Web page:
On the subject of divorce the RC church is equally traditionalist in its approach. Jesus spoke out against divorce, Matthew said Jesus allowed it on the grounds of a woman’s unfaithfulness to her husband* and in this church tradition it is still very difficult to obtain. However the majority of Christian churches allow that while the ideal is for a lifelong relationship they now back away from outright condemnation and regard the breakdown of a relationship as a matter for the individual’s conscience* although most do not allow the remarriage in church yet.
b) To what extent should sexual ethics be separated from religious beliefs?
This rather depends on whether you think morality comes from God or not. (but don’t forget the question actually asks ‘should’)
Some people behave in ways dictated by their religion and some in ways governed by their own sense of morality i.e. of what is right and wrong and yet others purely by what the law dictates.*
So where does morality come from if not from God?
The Euthyphro dilemma was posited by Plato: ‘are things good because God commands them or does God command that which is good?’ Kant believed with Aquinas that the existence of morality proved the existence of God – why else would we need a conscience? Humanity has a duty to seek the summum bonum the highest good and does so by pursuing moral perfection.*
John Wesley argued that our conscience is our link to God and that we feel guilt after disobeying a moral law and that we know God’s law through our conscience. Aquinas said that when God made the world he saw that it was good and that it reflected his nature. Even our legal system is based on both the Jewish and Christian laws given in the Ten Commandments and The Sermon on the Mount.* All this implies that there is no morality separate from religion. If that were the case anyone who did not actively follow a religion would be assumed to be without morality and that patently isn’t true.*
So why do those people choose to do the right thing? Because we have a conscience. But what is a conscience?
‘Conscience is the dictate of reason‘, It is the reasoned voice within us that tells us how we should and should not act. It is the sense a person has of the moral aspects of his / her behaviour, motives and character. It produces in the subject a feeling of obligation: to do what is right, what is good and to avoid what is wrong or bad. It gives intuitive guidance on morally correct behaviour and, some suggest, it sets us apart from the rest of the animals because we can choose our behaviour.* Non-believers would claim that there is no need for this faculty to be God-given, nor need it refer to a code of conduct advocated by a deity.*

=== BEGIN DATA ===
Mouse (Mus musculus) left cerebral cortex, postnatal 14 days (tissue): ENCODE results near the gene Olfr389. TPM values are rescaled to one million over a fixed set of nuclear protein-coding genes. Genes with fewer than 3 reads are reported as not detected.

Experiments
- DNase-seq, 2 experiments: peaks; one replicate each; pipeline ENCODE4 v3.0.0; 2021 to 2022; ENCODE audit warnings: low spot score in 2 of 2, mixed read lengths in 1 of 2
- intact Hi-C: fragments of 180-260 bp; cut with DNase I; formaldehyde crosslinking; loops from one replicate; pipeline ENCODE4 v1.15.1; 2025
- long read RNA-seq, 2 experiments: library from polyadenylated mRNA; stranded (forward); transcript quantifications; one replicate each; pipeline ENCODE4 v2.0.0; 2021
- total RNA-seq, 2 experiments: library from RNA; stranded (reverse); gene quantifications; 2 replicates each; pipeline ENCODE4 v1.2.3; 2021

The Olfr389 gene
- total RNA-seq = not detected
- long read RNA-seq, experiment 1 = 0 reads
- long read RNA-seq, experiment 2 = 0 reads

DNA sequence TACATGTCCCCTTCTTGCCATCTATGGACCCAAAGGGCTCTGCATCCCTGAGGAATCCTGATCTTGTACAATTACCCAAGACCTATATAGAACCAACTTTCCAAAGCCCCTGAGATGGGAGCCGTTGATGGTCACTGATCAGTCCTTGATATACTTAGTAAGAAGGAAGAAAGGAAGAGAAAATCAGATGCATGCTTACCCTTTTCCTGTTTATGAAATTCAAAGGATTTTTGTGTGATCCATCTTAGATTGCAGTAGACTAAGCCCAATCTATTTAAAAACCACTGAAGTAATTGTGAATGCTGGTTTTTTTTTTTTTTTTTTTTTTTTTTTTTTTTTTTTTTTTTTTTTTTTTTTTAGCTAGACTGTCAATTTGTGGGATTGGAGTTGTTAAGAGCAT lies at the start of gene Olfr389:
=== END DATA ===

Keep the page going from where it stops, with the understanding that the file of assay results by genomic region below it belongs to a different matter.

There are two views of what conscience is:
- Intuitionism – which claims that it is an innate and intuitive faculty (which could come from God
- Empiricism – which believes that it is entirely a learned response from life experiences and social conditioning. (psychological)*
And again neither of these psychological explanations needs a deity as an explanation.
So long as the ‘harm principle’ is adhered to by everybody, which is a general attitude of respect for other people, then perhaps in this modern era sexual ethics should be separated from religious beliefs. After all we no longer live in the repressive society so dominated by Patriarchal Judeo-Christian attitudes. Women are no longer subservient physically, legally or sexually to males and are able to take responsibility for their own sexuality. Women’s emancipation has freed both male and female to have more fulfilling lives where gender roles are no longer so restricting.*
Religion has for centuries dictated a woman’s worth and what she can and cannot do with her body perhaps it is time to ‘re-imagine’ sexuality along modern lines in order for everyone to participate fully in society.